It was a different time for Darknet marketplaces back in 2013. The whole idea of a centralized marketplace for something like drugs was not as accepted as it is today, at least not until Silk Road stepped up to the plate.
ANNOUNCEMENT: Silk Road 3.0 is BACK ONLINE and open for business. The team did a massive security overhaul on the site to try and make it more secure and anonymous.
Silk Road and Dread Pirate Roberts
Silk Road was the first “real” drug marketplace on Darknet and one of the pioneers of the idea that drugs could be sold and bought over the internet anonymously. It was established by a man called Ross Ulbricht, known to many as “Dread Pirate Roberts” and his associates. Aside from the fact that this was the first Darknet Marketplace of this size, what separated it from other contenders at that time was Dread Pirate Roberts’ philosophy of standing up against the system and proving that drug consumption and trafficking can be done peacefully and safely. One of the main reasons for Silk Road’s existence at that time was to allow people who wanted to purchase illegal drugs, to do so without fearing for their safety.
This went on until October 2nd, 2013 when an FBI Seizure Notice replaced the usual Silkroad login screen. Shortly after that, different speculations started circling the Darknet about what was the full story behind this. Most prominent theories were that either Dread Pirate Roberts was arrested, or he ran off with everyone’s money. There were some who still clung to hope that this was just a prank pulled by the site’s admins, but this was soon dispelled by the confirmation of the news that Ross Ulbricht has been arrested on the charges pertaining to running Silk Road.
What followed after could be very well described as a fall of a nation. Mass panic among the Darknet community ensued and many people were justifiably worried about their personal data and whether it was safe. Luckily, most of the buyers from Silkroad were not persecuted but were left with a difficult situation nonetheless. What was to be done now? Without Silk Road where will they purchase the goods that were so readily available to them just a few days ago?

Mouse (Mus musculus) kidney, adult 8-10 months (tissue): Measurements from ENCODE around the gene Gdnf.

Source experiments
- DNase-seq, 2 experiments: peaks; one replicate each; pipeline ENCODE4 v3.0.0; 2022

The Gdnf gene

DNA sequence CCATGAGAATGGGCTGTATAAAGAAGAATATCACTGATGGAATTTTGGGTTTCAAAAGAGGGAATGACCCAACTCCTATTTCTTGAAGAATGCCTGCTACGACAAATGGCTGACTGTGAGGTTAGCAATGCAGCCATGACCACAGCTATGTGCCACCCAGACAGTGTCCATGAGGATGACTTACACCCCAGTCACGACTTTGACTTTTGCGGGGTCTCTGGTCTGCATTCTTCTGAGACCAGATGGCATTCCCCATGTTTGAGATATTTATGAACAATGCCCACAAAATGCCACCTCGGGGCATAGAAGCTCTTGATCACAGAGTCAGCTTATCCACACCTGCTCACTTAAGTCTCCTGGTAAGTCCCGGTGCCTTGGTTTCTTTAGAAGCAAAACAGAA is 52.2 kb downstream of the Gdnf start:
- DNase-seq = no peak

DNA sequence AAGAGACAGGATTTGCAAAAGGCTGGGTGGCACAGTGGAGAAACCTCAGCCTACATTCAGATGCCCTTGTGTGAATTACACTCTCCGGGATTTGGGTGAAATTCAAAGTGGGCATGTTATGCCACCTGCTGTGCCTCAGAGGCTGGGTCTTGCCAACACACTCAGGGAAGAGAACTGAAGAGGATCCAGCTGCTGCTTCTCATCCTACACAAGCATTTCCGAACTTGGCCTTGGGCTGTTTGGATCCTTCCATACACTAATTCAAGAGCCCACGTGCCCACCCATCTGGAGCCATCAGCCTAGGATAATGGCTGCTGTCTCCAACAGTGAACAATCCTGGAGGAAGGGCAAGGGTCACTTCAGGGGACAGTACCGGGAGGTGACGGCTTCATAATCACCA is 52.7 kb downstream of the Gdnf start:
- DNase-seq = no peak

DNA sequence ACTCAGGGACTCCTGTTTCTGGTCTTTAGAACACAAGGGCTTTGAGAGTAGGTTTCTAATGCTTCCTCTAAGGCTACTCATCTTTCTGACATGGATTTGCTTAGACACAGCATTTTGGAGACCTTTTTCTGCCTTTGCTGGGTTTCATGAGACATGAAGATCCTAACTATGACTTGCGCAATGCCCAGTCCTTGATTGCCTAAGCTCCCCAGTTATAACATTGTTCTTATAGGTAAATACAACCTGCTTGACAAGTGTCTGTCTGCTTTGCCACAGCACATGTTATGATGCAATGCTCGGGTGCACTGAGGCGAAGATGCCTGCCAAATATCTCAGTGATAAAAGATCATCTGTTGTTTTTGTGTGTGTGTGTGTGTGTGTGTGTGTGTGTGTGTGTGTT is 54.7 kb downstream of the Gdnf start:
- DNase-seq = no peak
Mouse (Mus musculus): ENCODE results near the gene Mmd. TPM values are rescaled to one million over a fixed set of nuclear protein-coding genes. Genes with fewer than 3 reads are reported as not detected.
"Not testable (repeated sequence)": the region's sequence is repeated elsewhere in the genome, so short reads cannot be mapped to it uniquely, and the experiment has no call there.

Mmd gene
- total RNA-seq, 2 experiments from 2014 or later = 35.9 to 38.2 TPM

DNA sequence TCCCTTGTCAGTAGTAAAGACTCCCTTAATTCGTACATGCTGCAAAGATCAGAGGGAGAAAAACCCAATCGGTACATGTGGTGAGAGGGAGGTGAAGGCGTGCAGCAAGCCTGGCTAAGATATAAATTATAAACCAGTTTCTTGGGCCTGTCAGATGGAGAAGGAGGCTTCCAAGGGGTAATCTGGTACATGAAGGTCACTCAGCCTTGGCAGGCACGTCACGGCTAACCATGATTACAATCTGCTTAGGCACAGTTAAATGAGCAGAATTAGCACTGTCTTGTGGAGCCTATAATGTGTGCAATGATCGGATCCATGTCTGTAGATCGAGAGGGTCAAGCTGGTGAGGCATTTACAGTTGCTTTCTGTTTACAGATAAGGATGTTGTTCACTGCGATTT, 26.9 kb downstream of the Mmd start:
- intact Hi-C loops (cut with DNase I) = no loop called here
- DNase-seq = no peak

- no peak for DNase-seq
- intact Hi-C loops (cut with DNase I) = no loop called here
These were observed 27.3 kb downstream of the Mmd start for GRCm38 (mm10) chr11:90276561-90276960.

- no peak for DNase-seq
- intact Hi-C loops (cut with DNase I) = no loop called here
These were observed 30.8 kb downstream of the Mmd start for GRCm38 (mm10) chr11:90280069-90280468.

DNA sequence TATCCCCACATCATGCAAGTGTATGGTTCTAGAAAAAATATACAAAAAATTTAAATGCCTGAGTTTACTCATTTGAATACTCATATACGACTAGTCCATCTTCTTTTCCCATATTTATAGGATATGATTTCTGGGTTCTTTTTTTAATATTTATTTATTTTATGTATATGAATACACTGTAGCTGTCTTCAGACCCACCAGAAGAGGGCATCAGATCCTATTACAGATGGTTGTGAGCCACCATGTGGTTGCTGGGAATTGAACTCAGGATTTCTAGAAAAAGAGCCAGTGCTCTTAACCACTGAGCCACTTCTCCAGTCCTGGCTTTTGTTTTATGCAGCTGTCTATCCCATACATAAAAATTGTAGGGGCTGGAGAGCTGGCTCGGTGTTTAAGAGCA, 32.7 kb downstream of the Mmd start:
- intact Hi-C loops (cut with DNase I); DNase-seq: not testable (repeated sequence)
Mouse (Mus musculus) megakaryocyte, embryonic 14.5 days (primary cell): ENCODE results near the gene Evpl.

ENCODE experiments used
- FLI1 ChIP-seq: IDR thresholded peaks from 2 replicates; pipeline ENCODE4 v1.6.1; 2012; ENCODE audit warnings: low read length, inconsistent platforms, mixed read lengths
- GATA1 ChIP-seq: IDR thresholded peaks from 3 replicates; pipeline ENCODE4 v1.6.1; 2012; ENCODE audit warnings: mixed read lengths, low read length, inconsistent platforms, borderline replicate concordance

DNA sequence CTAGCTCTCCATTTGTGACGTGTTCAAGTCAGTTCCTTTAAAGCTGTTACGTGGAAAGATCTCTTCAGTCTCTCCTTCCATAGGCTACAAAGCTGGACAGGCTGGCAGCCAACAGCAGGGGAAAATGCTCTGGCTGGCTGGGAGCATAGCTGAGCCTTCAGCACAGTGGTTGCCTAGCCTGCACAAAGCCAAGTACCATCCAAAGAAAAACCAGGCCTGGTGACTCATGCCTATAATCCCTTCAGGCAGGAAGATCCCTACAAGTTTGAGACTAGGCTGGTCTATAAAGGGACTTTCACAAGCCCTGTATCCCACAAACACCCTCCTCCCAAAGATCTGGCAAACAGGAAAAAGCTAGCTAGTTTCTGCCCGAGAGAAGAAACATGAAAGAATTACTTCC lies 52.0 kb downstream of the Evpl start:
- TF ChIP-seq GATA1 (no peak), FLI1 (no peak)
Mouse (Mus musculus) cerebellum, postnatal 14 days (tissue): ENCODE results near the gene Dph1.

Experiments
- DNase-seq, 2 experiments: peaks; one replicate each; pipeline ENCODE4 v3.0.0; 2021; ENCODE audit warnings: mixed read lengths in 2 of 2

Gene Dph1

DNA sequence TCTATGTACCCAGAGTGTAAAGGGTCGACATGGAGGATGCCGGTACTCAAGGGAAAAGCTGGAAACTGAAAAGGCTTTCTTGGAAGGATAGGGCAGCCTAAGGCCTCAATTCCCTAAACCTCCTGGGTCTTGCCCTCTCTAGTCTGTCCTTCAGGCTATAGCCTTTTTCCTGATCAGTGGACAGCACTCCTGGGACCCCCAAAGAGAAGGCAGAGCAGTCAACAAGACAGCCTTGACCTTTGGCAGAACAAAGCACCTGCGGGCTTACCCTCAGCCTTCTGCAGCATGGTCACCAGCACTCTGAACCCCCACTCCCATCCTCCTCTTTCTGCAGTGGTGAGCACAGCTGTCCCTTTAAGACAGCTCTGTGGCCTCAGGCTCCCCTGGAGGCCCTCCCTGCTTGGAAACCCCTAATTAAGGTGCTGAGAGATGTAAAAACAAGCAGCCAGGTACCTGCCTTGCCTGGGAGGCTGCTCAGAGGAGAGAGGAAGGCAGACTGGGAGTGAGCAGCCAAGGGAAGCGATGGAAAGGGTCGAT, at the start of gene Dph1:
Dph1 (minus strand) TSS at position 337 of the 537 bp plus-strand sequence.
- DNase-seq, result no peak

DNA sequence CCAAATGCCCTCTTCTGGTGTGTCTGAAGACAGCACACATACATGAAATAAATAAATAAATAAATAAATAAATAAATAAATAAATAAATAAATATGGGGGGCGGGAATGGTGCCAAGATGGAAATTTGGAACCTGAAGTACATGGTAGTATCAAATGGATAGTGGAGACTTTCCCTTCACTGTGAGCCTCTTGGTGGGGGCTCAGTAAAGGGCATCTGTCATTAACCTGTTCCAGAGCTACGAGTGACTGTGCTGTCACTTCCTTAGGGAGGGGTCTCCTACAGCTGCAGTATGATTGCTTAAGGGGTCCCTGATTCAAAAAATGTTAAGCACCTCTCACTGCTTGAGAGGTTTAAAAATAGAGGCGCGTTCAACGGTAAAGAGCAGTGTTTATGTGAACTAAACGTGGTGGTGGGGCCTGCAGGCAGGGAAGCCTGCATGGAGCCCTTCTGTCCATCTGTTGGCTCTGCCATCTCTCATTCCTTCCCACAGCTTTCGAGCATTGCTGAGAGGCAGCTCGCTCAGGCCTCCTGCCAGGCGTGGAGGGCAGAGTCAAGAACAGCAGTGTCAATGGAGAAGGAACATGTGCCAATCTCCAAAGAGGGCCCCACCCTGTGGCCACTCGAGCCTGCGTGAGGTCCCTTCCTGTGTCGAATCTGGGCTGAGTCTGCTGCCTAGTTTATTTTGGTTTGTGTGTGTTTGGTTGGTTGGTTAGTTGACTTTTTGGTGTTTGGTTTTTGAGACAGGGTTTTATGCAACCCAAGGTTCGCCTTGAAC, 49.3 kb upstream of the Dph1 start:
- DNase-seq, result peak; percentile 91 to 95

People, who will in time be called “Silk Road refugees,” now had to find a new marketplace that will replace the hole that the site left. This was a period of many scams, one of the most well-known ones being the Sheep Marketplace scam. On the flip side, after the owner of Sheep Marketplace disappeared with estimated 40 million dollars in Bitcoin, a post appeared on the front page of Sheep Marketplace with several .onion links directing to other “trustworthy” marketplaces. The result of this was that not only Sheep Marketplace was shut down due to exit scam, but TorMarket and Black Market Reloaded also had to turn into invite-only marketplaces because their servers could not handle the sudden influx of people from Silk Road and Sheep Marketplace.
Silk Road 2.0
After the fall of Silkroad, some of the admins and prominent vendors refused to “give up” and decided to revive the site as it once was. The alias “Dread Pirate Roberts” was picked up by one of the well-known vendors from the site StExo. He then met with several mods and admins from the site to discuss its revival and even posted a notice on Silkroad forums telling Dread Pirate Roberts to contact him as soon as possible. Many speculated that this was an attempt to make the authorities believe they have a wrong person, or at least that “Dread Pirate Roberts” was not a single person, to begin with.
After establishing himself as a successor to Dread Pirate Roberts, StExo rallied a group of now-former Silkroad admins and decided that their first course of action was to create a new place of gathering for Silkroad refugees. The people assisting StExo were accurately described as “a colorful bunch,” but they all shared the idea that Silk Road was not dead for good.
Among the group was Scout, a former moderator of Silkroad forum, who was well known and well liked by the community, but had a history of “betraying his captain.” He has been discovered by Dread Pirate Roberts to be conspiring with an undercover federal agent to create a vendor account in an attempt to infiltrate Silk Road. He was laid off because of this and later reinstated just to be fired again, followed by another reinstatement under a different moniker.
Another part of the crew was a person known under the name Same Same But Different (SSBD), who was allegedly Dread Pirate Roberts’ most loyal confidant.